ACOG's Wellness Work Group on Tobacco Cessation has identified the following resources to assist obstetrician-gynecologists and women's health care providers in initiating tobacco and nicotine cessation in populations with unique needs, including adolescents and pregnant and breastfeeding women.
Synopsis and Tools
In this synopsis, ACOG's Wellness Work Group on Tobacco Cessation provides strategies for working with unique patient populations to help them understand the dangers of tobacco and nicotine: Unique Populations (PDF).
These resources are for information only and are not meant to be comprehensive. Referral to these resources does not imply the American College of Obstetricians and Gynecologists’ endorsement of the organization, the organization’s web site, or the content of the resource. The resources may change without notice.
- Centers for Disease Control and Prevention. Smoking and tobacco use: trends infographics. Retrieved April 13, 2016. Graphics and posters from the CDC directed toward teenagers.
- National Cancer Institute. Smokefree Teens. Retrieved April 13, 2016. Smoke-free campaign for teenagers from the U.S. Department of Health and Human Services.
- Centers for Disease Control and Prevention. Talking to teens about tobacco use. Retrieved April 13, 2016. Guides from the CDC about talking to teenagers and their parents about smoking.
- New York State Smokers’ Quitline. Break loose. Retrieved April 13, 2016. Handout for teenagers on breaking loose from smoking; developed by the NYSMOKEFree.
- Singh T, Marynak K, Arrazola RA, Cox S, Rolle IV, King BA. Vital signs: exposure to electronic cigarette advertising among middle school and high school students—United States, 2014. MMWR Morb Mortal Wkly Rep 2016;64:1403-8. Background on the role of advertisement in e-cigarette use by adolescents.
- Ambrose BK, Day HR, Rostron B, Conway KP, Borek N, Hyland A, et al. Flavored tobacco product use among U.S. youth aged 12–17 years, 2013–2014. JAMA 2015;314:1871–3. The use of flavorings to entice adolescents to use nicotine and tobacco products.
- Agaku IT, Singh T, Jones SE, King BA, Jamal A, Neff L, et al. Combustible and smokeless tobacco use among high school athletes—United States, 2001–2013. MMWR Morb Mortal Wkly Rep 2015;64:935–9. Decreasing barriers to smoking among high school athletes.
- Rigotti NA. E-cigarette use and subsequent tobacco use by adolescents: new evidence about a potential risk of e-cigarettes. JAMA 2015;314:673-4. E-cigarettes as an entry drug to tobacco use by adolescents.
- Leventhal AM, Strong DR, Kirkpatrick MG, Unger JB, Sussman S, Riggs NR, et al. Association of electronic cigarette use with initiation of combustible tobacco product smoking in early adolescence. JAMA 2015;314:700–7. E-cigarettes as an entry drug to tobacco use by adolescents.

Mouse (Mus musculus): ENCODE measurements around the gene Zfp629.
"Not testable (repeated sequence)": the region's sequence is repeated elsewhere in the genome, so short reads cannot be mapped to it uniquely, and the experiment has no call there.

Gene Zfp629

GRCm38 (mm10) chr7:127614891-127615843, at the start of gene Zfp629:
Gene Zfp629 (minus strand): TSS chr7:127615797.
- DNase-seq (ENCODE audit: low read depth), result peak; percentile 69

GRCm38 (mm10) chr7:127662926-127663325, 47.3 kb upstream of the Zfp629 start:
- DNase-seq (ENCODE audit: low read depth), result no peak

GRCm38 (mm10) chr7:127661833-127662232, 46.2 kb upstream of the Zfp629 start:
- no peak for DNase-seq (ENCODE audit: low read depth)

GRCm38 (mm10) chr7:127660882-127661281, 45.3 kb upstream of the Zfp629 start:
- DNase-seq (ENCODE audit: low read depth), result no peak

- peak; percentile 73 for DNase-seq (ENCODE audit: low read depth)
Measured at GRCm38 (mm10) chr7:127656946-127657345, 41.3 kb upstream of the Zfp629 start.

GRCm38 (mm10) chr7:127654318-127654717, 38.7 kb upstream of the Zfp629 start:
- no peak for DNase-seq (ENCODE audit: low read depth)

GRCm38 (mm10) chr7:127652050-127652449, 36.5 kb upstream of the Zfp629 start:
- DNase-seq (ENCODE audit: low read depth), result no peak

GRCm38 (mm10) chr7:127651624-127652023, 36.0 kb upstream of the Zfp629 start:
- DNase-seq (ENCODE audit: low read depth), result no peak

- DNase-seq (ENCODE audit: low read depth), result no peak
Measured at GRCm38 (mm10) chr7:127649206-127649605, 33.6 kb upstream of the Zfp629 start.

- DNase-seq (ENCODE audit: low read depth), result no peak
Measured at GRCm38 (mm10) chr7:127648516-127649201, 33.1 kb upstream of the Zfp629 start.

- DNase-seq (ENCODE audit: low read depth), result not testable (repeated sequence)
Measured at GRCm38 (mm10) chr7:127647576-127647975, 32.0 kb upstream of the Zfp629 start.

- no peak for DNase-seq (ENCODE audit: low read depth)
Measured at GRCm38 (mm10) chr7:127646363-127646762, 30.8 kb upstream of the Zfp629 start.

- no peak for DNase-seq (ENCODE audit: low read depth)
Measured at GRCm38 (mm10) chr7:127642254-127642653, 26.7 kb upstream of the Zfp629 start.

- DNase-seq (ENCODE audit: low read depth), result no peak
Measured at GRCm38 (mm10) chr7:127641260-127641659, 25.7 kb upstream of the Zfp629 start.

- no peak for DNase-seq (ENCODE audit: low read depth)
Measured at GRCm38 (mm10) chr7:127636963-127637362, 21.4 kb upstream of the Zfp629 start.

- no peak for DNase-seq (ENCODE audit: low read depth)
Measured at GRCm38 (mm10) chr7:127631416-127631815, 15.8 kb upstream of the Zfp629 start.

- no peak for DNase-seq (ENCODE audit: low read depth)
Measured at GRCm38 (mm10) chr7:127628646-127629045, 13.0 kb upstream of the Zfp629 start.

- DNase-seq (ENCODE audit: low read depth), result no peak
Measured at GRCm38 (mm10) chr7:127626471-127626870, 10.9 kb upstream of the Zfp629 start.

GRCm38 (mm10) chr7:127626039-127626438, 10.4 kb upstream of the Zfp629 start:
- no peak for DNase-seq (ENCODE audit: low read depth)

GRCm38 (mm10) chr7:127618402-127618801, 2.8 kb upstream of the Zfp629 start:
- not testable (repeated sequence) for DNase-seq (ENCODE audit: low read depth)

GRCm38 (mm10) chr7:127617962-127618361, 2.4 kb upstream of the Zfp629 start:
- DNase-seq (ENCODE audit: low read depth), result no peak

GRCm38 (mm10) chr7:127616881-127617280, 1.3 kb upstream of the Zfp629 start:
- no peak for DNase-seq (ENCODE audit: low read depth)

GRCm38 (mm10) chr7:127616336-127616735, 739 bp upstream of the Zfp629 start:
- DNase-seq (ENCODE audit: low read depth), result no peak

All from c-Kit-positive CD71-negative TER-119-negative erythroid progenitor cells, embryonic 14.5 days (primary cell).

For Healthcare Providers
- American College of Obstetricians and Gynecologists. Smoking cessation during pregnancy: a clinician’s guide to helping pregnant women quit smoking. Washington, DC: American College of Obstetricians and Gynecologists; 2011. Retrieved April 15, 2016.
- Smoking cessation for pregnancy and beyond: a virtual clinic. Retrieved April 13, 2016.
- Likis FE, Andrews JC, Fonnesbeck CJ, Hartmann KE, Jerome RN, Potter SA, et al. Smoking cessation interventions in pregnancy and postpartum care. Evidence Report/Technology Assessment No. 214. Rockville (MD): Agency for Healthcare Research and Quality; 2014. Retrieved April 15, 2016.
- Agency for Healthcare Research and Quality. Healthier pregnancy: tools and techniques to best provide ACA-covered preventive services. Provider fact sheet. Retrieved April 13, 2016.
- Curtin SC, Matthews TJ. Smoking prevalence and cessation before and during pregnancy: data from the birth certificate, 2014. Natl Vital Stat Rep 2016;65:1–14.
- National Cancer Institute. Smokefree women: pregnancy and motherhood. Retrieved April 13, 2016. An excellent online resource for patients.
- National Cancer Institute. Smokefree women: smokefree mom. Retrieved April 13, 2016. A texting support program for pregnant women who smoke.
- Centers for Disease Control and Prevention. I’m ready to quit! Retrieved April 13, 2016. "I'm Ready to Quit!” has links to quit help lines, quit guides, and other resources.
- Centers for Disease Control and Prevention. Tobacco use and pregnancy. Retrieved April 13, 2016. CDC web site that describes tobacco effects during pregnancy.
- Sachs HC. The transfer of drugs and therapeutics into human breast milk: an update on selected topics. Committee on Drugs. Pediatrics 2013;132:e796–809.
- Reece-Stremtan S, Marinelli KA. Guidelines for breastfeeding and substance use or substance use disorder, revised 2015. ABM clinical protocol #21. Academy of Breastfeeding Medicine. Breastfeed Med 2015;10:135–41.
- Hale TW, Rowe HE. Medications and mothers’ milk. 16th ed. Plano (TX): Hale Publishing; 2014.
- Smoking cessation for pregnancy and beyond: a virtual clinic. April 13, 2016.
- Mennella JA, Yourshaw LM, Morgan LK. Breastfeeding and smoking: short-term effects on infant feeding and sleep. Pediatrics 2007;120:497–502.
- Primo CC, Ruela PB, Brotto LD, Garcia TR, Lima Ede F. Effects of maternal nicotine on breastfeeding infants. Rev Paul Pediatr 2013;31:392–7.
- Lauria L, Lamberti A, Grandolfo M. Smoking behaviour before, during, and after pregnancy: the effect of breastfeeding. Scientificworldjournal 2012;2012:154910.
For Patients and Healthcare Providers
Talking Points with Breastfeeding Women
Also in The Tobacco and Nicotine Cessation Toolkit
• Letter From ACOG President Mark S. DeFrancesco, MD, MBA (PDF)
• Background and Introduction (PDF)
• Physiology and Complications of Smoking
• Treatment and Cessation
• Electronic Nicotine Delivery Systems
• Office Practice and Coding
• Web Resources